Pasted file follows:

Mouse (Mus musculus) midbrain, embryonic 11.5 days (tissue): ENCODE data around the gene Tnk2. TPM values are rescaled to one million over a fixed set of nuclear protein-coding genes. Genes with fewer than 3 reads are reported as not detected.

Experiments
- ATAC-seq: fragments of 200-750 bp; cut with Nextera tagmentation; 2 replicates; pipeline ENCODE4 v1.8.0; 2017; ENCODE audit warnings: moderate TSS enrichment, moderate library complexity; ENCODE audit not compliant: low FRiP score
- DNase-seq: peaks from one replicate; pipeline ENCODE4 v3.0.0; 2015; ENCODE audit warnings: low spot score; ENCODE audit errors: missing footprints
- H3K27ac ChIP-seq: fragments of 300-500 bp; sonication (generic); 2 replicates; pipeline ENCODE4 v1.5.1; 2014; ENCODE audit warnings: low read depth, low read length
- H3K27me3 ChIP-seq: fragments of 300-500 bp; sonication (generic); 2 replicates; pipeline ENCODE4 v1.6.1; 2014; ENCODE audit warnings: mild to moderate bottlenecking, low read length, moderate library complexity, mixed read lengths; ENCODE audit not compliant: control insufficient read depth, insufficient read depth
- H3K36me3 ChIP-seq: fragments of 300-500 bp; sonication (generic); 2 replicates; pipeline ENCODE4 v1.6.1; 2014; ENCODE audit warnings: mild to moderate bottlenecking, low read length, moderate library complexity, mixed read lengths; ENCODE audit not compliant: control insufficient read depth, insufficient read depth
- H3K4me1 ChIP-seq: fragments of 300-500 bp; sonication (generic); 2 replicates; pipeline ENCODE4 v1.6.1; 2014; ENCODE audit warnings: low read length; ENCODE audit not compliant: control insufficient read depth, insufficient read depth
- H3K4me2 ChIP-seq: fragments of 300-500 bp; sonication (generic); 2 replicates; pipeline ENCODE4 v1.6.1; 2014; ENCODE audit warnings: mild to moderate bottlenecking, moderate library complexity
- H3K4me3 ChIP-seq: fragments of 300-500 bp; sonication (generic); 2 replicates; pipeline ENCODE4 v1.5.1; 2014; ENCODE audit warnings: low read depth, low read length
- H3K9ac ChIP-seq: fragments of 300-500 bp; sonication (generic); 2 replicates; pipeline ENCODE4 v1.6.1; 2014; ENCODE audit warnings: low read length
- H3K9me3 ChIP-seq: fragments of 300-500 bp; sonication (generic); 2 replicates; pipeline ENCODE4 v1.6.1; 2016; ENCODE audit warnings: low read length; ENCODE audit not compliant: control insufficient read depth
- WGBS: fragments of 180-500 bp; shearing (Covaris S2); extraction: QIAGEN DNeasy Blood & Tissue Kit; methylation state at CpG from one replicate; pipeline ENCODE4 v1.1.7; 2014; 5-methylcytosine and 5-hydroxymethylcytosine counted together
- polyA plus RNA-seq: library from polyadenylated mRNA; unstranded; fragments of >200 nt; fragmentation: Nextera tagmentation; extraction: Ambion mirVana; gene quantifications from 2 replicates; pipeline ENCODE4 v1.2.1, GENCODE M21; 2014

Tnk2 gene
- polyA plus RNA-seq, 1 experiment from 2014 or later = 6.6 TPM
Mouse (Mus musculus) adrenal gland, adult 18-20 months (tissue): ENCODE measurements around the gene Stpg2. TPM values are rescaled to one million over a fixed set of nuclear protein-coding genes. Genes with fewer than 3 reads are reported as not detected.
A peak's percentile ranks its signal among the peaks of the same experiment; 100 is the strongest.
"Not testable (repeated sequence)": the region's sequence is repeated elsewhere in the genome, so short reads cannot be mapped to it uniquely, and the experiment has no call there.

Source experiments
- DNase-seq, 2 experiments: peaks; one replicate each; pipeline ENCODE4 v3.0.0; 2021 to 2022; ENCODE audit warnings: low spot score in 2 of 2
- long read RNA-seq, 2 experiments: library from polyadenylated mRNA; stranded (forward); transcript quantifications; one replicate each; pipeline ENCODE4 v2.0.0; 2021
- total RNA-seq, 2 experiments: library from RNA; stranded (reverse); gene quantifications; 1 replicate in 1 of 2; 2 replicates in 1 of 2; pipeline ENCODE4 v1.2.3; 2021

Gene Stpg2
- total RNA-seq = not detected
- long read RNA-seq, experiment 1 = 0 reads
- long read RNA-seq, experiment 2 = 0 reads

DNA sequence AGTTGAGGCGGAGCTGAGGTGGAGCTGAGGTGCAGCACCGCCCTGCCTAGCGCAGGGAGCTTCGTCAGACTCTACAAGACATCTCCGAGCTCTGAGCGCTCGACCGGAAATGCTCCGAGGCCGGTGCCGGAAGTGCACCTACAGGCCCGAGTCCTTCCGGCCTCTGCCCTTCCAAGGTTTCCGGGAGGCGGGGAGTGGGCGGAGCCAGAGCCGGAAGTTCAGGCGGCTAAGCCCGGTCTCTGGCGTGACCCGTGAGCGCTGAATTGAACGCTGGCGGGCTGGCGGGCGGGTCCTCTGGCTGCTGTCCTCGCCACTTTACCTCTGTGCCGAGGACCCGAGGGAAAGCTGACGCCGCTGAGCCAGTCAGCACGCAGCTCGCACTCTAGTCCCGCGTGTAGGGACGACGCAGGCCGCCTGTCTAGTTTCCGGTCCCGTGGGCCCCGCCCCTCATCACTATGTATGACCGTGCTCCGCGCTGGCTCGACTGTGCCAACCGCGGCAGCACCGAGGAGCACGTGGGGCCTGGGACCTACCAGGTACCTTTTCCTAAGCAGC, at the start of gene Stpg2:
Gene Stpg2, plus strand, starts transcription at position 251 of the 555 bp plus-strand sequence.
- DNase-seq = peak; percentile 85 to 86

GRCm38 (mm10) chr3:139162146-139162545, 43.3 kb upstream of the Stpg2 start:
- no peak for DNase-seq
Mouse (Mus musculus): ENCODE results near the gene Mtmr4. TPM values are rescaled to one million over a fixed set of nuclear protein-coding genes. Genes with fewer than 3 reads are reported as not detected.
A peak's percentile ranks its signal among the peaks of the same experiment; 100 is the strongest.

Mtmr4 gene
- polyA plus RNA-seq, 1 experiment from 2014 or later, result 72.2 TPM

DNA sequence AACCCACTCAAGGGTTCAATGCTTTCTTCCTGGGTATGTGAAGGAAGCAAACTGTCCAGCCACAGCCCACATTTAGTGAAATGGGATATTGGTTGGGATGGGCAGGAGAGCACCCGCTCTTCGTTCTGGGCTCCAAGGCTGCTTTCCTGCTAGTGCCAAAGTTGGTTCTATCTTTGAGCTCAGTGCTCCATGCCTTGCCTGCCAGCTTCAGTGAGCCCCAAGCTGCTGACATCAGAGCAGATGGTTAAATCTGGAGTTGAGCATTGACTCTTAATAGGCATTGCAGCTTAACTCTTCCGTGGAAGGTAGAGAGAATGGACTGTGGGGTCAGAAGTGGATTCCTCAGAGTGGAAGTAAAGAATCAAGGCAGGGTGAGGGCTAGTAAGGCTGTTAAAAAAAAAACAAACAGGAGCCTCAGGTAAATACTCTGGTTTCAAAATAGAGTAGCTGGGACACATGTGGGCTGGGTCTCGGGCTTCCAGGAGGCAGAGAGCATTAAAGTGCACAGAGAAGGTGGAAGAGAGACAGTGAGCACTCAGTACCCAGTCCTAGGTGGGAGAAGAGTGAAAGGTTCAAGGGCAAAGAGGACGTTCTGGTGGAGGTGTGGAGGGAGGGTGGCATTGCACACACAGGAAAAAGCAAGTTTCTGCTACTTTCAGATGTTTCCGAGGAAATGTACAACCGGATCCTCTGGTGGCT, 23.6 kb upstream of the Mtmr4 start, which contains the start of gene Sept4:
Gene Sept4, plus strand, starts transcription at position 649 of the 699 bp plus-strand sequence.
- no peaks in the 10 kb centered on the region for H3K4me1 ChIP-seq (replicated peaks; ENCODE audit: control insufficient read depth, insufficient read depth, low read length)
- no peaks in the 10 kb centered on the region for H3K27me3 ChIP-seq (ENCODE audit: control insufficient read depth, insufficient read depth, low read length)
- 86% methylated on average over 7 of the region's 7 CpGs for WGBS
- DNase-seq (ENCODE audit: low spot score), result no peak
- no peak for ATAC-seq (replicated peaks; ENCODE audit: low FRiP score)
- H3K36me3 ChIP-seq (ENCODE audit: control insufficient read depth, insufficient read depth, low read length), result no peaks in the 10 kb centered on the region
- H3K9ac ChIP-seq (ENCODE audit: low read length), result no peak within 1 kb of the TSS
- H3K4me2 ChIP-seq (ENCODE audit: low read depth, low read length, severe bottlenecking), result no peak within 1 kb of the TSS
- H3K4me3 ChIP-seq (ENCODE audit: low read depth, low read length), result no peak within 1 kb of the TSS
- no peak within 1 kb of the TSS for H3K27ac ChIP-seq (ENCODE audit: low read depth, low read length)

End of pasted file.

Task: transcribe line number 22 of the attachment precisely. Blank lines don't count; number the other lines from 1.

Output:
- long read RNA-seq, 2 experiments: library from polyadenylated mRNA; stranded (forward); transcript quantifications; one replicate each; pipeline ENCODE4 v2.0.0; 2021